Pipkin is best known as the inventor of the inside-frost process of
bulbs for incandescent lamps, which was developed in 1925, as well as
the improved process developed in 1947, which consisted of an
application of silica to the inside of the bulb. This process was
Marvin Pipkin was born in the Christina area south of Lakeland, Fl. and he was know to have a pronounced Dixie accent. He was the son of David M. and Catherine ( Moore ) Pipkin. His father was a farmer and grove owner and planted the first citrus trees in the Medulla and Christine areas.
Marvin attended schools in Lakeland for his primary education, and secondary education at the Summerlin Institute in Bartow, Fl. After graduuation from high school Pipkin joined a prospecting firm foa a year and then worked, for a short time, at the International Agricultural Corp, later known as the International Mineral and Chemical Corp. of Bartow.
Pipkin recieved a Bachelor of Science degree in Chemical Engineering from Alabama Polytechnic Institute ( AP ) in 1913, after working for a year in fertalizer and phosphate laboratories he returned to API and in 1915, earned a master's degree.
Marvin enlisted in the Army on Nov.5, 1917 in Jacksonville, because the Germans has introduced poisonous gas into warfare, there was a need for persons with a chemical background to work on gas masks, he entered as a private in the Gas Defense Department at Nela Park in Cleveland.
One of the first discoveries that came out of the Nela laboratory was due to Pipkin. He found that the activity of charcoal for phosgene ( a highly poisonous liquid ) could be increased significantly by the introduction of hydrated manganese dioxide into it. Pipkin attained the rank of Master Engineer, senior grade. He remained at Nela after his service ended to work in the Lamp Development Laboratory.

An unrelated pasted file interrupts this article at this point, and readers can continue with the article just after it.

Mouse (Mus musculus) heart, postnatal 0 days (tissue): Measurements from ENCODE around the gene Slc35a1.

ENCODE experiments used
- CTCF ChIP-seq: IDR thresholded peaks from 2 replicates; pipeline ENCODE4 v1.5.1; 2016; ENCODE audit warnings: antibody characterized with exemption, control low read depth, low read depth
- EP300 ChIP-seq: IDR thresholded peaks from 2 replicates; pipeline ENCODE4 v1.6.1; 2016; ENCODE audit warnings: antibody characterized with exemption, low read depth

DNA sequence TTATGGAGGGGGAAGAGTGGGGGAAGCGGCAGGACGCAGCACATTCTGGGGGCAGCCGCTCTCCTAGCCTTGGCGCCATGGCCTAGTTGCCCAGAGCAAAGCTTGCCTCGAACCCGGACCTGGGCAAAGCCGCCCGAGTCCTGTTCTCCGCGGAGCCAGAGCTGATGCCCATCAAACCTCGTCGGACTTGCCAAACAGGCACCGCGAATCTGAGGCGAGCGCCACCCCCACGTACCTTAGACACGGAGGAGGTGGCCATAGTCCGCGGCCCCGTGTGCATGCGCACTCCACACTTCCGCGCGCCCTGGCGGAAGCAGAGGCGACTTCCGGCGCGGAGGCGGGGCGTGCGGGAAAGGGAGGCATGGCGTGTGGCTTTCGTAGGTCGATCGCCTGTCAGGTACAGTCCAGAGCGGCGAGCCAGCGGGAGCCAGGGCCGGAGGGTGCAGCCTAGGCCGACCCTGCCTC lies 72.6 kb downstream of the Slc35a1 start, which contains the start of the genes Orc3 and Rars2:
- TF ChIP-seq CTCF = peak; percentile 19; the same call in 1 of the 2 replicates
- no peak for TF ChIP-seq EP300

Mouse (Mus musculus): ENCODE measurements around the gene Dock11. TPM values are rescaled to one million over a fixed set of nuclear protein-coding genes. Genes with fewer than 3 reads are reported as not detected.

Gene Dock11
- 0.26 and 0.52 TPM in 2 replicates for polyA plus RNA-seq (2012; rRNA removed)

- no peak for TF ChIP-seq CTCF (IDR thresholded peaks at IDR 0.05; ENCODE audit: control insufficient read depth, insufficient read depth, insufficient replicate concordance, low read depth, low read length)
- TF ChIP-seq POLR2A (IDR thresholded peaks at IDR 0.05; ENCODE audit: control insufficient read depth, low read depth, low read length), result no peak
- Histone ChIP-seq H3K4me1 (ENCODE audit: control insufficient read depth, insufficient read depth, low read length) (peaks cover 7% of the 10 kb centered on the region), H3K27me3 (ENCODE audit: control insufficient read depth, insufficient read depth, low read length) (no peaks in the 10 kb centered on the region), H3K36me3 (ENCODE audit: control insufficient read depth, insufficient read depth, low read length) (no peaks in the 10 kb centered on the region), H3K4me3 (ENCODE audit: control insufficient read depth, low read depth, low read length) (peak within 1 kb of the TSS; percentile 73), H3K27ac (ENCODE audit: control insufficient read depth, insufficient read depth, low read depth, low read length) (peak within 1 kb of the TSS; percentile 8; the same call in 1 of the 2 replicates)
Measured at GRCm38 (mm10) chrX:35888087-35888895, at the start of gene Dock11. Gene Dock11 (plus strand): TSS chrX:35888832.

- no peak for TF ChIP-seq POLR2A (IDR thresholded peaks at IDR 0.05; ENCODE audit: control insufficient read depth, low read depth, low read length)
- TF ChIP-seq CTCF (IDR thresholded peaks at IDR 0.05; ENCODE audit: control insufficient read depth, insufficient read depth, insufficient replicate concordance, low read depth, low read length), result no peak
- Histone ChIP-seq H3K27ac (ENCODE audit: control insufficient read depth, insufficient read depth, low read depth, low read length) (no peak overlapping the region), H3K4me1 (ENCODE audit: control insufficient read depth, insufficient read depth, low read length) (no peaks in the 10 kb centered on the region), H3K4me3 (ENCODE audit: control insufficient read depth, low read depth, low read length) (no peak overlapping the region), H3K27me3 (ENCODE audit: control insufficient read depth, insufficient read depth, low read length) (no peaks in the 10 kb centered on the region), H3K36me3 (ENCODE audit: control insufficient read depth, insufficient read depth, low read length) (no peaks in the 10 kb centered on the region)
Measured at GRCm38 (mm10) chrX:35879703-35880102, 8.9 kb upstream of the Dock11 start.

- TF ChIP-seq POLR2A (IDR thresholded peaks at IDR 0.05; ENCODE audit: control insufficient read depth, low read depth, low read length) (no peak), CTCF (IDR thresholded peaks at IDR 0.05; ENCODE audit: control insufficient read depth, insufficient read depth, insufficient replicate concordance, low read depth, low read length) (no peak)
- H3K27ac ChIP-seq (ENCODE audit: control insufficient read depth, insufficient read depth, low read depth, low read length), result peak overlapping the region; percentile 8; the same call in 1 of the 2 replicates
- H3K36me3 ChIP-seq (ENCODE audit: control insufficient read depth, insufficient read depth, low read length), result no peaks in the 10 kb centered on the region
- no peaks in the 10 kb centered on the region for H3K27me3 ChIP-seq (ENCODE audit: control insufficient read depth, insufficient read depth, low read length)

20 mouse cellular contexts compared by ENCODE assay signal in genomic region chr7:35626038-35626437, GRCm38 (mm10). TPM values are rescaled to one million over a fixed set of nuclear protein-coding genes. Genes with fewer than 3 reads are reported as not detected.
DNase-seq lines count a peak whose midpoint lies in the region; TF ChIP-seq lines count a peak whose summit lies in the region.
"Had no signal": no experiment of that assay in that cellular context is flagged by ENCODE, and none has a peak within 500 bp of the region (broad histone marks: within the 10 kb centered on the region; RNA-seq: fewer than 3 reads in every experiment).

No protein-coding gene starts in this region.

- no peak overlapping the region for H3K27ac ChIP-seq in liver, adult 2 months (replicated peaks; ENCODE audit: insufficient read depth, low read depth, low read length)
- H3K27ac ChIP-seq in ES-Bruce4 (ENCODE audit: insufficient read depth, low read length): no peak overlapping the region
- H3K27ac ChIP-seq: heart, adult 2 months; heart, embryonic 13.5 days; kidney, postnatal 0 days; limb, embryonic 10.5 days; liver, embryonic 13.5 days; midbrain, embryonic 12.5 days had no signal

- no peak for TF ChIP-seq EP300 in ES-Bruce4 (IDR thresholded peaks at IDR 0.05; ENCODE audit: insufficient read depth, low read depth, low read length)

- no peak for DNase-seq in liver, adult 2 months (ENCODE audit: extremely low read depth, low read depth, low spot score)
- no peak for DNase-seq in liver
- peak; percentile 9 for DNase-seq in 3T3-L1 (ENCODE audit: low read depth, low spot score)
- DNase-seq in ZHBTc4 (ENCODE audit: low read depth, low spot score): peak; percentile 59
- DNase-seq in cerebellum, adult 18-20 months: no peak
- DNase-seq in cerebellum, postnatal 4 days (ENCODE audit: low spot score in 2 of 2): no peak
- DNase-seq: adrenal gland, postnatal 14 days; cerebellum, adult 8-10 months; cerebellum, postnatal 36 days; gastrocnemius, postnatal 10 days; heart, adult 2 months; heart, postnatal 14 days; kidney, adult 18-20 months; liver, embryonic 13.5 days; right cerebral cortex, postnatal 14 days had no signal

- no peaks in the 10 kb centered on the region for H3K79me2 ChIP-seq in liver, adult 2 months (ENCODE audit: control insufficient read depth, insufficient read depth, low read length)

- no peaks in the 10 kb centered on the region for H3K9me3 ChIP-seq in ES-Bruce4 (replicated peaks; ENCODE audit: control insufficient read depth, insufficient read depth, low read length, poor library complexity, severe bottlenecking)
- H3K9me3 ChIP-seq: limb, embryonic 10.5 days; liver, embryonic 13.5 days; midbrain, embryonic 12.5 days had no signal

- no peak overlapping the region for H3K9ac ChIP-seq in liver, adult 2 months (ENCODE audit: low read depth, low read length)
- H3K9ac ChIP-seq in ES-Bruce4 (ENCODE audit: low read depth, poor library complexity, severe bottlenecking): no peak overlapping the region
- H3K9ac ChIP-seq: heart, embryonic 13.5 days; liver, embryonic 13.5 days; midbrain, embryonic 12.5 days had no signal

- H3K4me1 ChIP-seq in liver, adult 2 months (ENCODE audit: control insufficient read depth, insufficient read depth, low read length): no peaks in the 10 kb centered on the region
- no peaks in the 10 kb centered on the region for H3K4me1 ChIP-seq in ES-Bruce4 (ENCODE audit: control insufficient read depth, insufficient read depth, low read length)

People wanted to reduce the unwanted glare from incandescent lamps and the former process called for a process where they etched the outside of the lamp, this greatly reduced the strength of the bulb. In 1925 Pipkin developed an etch on the inside of the bulb that did not weaken the glass (U.S. Patent #. 1,687,510 ) . The work in 1947 resulted in an improvement in the coating that lasted for 30 years.
Marvin Pipkin retired from Nela Park in 1954 and resettled in his home town of Lakeland,Fl.. He had married Katherine Patricia Enright ( d 1957 ) on July 21, 1919 and they had 3 children. Marvin Pipkin passed away at the Lakeland General Hospital in 1977 after a long bout with cancer.
Mr.Marvin Pipkin, 87,of Beacon Road,Lakeland, died Friday.
He was a native of Lakeland. He was a research scientist for General Electric and a member of Tuscan Lodge F and AM of Bartow Shriners, the American Chemical Society and Knights of Pythias of Mulberry.
Mrs. Richard H.Jones, Mrs. Joseph Reasoner, Mrs. Donald Kahlson.
David, Francis, and Wilbur.
Miss Beulah Pipkin and Mrs. Baldwin Wylie.
7 grandchildren and
2 great grandchildren
Fitzgerald Cemetery, Lakeland,Polk Co.,Florida
Gentry - Morrison Southside Funeral Home,Lakeland.